Francis Herd put Minister Bathabile Dlamini rightly and squarely in the hot seat in a recent interview on SABC News. This is the work of a news anchor doing her job.
The dust from the SASSA debacle and its public interest still fills the room and questions about it should not be off limits even though the minister has since been deployed to a new portfolio. Dlamini resented the probing. She perceived it as hostile treatment. She was visibly upset. She shot back by accusing Francis of undermining a fellow woman and failing to prepare her for this line of questioning. Why should the gender of Francis be relevant to this line of questioning? When was any question off limits for a politician? The topic of the day was in fact children - the vulnerable children dependent on social grants. Francis needed no permission nor does she owe any apology. She was doing the work of an ethical journalist.
Anything less would have turned this interview into yet another infomercial just like Bathabile Dlamini’s interview last December on Real Talk with Anele Mdoda. It emerged that the Department of Social Development paid R500k for that interview without disclosing it to viewers. This non-disclosure is unethical in the world of journalism and violated the SABC’s own editorial policy. The misuse of these funds by the department is a separate matter altogether.
The embarrassment lead to an SABC board apology and has caused the ratings of Anele’s Real Talk to plummet. This seems to have contributed to her departure from the show by the end of this week. Even though Anele claims to have never known about such payments for soft publicity – and, yes, there were several – it looks like Francis Herd was going to make sure that she put the public interest first as a journalist.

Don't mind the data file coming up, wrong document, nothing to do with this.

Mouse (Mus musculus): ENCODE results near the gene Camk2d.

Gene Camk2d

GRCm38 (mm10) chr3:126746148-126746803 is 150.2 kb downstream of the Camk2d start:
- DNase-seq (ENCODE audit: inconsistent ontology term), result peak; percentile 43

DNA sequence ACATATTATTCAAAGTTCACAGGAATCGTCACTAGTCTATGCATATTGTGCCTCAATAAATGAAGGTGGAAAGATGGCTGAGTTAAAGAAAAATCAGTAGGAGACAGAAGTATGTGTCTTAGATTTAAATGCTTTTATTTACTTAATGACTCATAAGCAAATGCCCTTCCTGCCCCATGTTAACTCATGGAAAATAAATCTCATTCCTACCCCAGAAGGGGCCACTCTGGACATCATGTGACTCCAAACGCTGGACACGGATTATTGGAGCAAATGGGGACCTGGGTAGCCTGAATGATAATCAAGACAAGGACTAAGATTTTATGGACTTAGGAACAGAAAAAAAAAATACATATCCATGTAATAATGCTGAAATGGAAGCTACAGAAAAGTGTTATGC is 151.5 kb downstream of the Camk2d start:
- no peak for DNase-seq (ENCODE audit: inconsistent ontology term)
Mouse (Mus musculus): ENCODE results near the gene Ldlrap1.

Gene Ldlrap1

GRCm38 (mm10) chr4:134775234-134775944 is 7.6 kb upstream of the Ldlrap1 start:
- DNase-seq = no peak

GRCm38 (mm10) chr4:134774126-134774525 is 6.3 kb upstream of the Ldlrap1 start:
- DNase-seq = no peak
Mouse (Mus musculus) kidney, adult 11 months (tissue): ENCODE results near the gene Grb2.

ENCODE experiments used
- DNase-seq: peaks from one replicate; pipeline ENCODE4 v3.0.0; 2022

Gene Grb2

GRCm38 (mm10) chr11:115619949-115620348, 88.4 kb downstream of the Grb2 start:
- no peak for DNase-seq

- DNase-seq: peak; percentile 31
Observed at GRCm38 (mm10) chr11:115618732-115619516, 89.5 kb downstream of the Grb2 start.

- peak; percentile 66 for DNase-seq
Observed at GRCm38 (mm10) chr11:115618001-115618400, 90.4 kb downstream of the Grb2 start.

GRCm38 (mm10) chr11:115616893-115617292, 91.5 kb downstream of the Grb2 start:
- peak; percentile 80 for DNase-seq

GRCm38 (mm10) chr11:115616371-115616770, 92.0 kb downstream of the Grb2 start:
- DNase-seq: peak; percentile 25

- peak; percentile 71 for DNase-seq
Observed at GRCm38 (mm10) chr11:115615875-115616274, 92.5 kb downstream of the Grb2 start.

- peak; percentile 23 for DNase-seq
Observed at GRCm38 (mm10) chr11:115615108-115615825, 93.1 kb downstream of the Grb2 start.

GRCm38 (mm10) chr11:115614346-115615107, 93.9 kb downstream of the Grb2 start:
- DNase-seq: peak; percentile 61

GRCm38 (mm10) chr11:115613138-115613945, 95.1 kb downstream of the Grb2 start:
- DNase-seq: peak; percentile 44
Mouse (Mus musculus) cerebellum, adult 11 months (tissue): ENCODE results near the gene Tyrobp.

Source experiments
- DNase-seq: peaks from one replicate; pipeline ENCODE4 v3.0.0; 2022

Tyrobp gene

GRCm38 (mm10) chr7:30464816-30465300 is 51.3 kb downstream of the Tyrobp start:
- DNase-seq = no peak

Dlamini may not realise it but she has now well and truly put herself in the hot seat. If she thought Herd was doing so, she is mistaken. Although Herd was direct and firm, it was Dlamini’s response that turned the heat up on her own seat. It's called a self-destruct button. This is going to follow her for some time still. It is reminiscent of the arrogance of Hlaudi Motsoeneng when he unilaterally decided the editorial policy of the SABC news teams in the run up to the 2016 local government elections.
We remember well the valiant stand of the now famous SABC8 against Hlaudi Motsoeneng as he spun his web of fear and capture around the SABC. Given the reach and important role of the public broadcaster, this battle was such an important victory for our democracy.
Thanks to the SABC8 and the work of Makhosi Khoza’s subsequent Parliamentary Committee, helped along by a vigilant civil society, Motsoeneng eventually left the SABC with his tail between his legs. Those brave journalists paid a high price. Suna Venter is no longer with us. While she may have died of “broken heart syndrome”, who knows how much the stress of that battle and the death threats she faced impacted her heart condition?
One of the cornerstones of our democracy is the freedom and independence of the media. The battle for it is still on in South Africa today across all platforms. May media consumers be awake to the click-bait strategies of catchy and misleading headlines. May civil society keep the narratives honest. May sound and transparent editorial policies be applied.
May the media owners and moguls be held accountable. May the referees blow their whistles when the media players go off sides. May unnamed sources who sow lies and half-truths be exposed. May brave and ethical journalists prevail. Our still young and fragile democracy depends upon it.